…on or after November 14, 1986. A child born outside of the U.S. to one U.S. citizen parent and one non-U.S. citizen parent is entitled to citizenship if the U.S. citizen parent can prove s/he had been physically present in the United States or one of its outlying possessions for five years, at least two years of which were after s/he reached the age of fourteen. This period of physical presence must have taken place prior to the birth of the child.If you are a U.S. citizen father and you and the child’s mother were married to each other after the child's birth, or were married within six months of the birth, you must also submit an affidavit of paternity.
...between December 24, 1952 and November 13, 1986. A child born outside of the United States to one U.S. citizen parent and one non-U.S. citizen parent, is entitled to U.S. citizenship providing the U.S. citizen parent can prove s/he had, prior to the birth of the child, been physically present in the United States for a period of ten years, at least five years of which were after s/he reached the age of fourteen.
Child born out of wedlock to a U.S. citizen mother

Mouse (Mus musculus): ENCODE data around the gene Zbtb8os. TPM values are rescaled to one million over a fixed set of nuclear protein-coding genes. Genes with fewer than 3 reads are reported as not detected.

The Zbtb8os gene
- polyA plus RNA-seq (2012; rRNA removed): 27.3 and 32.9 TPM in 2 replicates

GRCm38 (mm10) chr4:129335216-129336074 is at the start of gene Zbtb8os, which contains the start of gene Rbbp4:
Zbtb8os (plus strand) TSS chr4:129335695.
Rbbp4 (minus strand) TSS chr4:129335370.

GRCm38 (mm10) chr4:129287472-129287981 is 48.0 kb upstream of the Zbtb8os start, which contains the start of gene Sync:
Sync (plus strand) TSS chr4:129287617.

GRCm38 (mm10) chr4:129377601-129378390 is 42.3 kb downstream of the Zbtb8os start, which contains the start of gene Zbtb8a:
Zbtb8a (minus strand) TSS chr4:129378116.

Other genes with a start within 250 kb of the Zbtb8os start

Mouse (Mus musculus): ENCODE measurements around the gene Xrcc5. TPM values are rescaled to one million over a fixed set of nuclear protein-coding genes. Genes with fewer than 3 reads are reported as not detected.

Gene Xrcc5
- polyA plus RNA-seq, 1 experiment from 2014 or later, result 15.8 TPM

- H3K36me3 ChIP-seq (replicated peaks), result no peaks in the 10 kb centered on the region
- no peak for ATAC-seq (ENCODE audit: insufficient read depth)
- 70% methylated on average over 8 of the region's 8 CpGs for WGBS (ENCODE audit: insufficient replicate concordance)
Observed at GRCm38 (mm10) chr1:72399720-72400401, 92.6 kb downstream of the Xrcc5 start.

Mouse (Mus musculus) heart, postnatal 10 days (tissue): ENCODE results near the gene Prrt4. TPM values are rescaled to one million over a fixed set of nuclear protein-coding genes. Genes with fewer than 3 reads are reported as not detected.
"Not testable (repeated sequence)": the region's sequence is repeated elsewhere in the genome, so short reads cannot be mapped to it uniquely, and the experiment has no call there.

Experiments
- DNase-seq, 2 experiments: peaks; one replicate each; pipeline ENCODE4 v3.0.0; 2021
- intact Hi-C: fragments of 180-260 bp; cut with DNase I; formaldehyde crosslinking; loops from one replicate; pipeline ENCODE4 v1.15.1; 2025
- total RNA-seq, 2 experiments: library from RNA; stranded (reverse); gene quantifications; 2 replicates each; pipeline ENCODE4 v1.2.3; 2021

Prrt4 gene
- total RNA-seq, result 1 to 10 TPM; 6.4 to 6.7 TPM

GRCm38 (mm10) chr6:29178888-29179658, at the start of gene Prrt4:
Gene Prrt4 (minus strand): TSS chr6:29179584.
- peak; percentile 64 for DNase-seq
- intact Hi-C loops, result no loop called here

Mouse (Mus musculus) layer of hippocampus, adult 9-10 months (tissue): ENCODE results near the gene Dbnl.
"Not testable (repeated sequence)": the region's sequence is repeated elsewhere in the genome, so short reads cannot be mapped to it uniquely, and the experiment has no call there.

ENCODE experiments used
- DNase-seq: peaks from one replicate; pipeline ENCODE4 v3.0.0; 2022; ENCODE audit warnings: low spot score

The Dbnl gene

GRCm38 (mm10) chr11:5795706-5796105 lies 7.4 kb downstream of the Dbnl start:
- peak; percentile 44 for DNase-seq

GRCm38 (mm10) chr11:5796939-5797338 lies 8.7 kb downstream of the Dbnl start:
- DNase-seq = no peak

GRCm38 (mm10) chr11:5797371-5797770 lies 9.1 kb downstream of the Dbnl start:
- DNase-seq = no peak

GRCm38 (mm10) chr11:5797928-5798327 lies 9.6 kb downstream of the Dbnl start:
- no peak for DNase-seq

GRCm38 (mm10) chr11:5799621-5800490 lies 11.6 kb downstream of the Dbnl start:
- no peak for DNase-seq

A child born outside of the United States and out of wedlock to a U.S. citizen mother is entitled to U.S. citizenship providing the U.S. citizen mother can prove she had been physically present in the United States for a continuous period of at least one year at some time prior to the birth of her child.
Child born out of wedlock to a U.S. citizen father
A child born abroad and out of wedlock to a U.S. citizen father is entitled to U.S. citizenship if the U.S. citizen father can prove he had been physically present in the United States for the period of time as specified in previous paragraphs for children born in wedlock to one U.S. citizen and one non-U.S. citizen parent.
The following conditions must also be fulfilled:
The single father must sign a sworn statement agreeing to provide financial support for the child until s/he reaches the age of 18 years; AND